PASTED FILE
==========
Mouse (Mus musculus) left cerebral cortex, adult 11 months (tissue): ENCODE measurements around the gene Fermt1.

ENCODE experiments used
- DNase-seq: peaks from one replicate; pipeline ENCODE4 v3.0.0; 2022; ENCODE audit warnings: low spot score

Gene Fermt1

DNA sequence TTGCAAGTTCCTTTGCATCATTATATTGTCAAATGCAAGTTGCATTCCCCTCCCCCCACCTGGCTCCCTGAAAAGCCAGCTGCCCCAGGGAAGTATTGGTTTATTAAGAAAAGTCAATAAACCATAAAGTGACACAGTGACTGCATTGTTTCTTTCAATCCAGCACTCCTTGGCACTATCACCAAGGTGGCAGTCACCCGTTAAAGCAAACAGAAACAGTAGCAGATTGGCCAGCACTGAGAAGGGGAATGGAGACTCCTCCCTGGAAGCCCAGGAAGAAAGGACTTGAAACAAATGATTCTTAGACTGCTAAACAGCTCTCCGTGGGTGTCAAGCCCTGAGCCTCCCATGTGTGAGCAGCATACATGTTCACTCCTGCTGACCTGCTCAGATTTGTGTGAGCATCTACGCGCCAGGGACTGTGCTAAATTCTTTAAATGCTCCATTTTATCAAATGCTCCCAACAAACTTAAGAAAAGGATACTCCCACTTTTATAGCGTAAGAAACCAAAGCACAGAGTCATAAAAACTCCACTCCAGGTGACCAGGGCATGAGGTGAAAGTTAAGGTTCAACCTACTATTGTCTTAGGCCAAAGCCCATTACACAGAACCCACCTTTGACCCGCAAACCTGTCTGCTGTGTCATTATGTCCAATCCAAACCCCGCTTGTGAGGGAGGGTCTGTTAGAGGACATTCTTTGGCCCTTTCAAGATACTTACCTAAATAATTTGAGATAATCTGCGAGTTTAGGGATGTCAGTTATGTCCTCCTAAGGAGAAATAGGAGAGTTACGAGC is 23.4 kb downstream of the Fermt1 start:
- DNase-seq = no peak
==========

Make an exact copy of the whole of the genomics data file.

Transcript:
Mouse (Mus musculus) left cerebral cortex, adult 11 months (tissue): ENCODE measurements around the gene Fermt1.

ENCODE experiments used
- DNase-seq: peaks from one replicate; pipeline ENCODE4 v3.0.0; 2022; ENCODE audit warnings: low spot score

Gene Fermt1

DNA sequence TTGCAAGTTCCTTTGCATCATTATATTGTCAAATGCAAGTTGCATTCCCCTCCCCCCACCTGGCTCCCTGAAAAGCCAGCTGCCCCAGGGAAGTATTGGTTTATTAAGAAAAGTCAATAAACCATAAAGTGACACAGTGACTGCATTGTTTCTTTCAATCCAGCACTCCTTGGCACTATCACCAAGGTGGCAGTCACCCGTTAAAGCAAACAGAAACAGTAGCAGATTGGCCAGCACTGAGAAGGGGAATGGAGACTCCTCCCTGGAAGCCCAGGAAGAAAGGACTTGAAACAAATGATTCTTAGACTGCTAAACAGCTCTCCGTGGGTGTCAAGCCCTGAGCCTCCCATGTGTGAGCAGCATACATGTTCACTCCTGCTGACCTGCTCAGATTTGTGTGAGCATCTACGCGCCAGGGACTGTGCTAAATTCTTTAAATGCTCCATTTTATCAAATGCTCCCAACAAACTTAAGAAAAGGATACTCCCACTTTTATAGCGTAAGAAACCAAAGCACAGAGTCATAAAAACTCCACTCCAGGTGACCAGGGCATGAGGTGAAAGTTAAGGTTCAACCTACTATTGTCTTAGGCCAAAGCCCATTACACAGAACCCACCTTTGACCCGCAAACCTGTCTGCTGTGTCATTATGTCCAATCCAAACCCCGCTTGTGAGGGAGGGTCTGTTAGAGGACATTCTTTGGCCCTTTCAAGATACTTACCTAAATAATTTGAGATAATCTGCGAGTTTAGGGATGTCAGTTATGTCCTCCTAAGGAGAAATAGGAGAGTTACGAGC is 23.4 kb downstream of the Fermt1 start:
- DNase-seq = no peak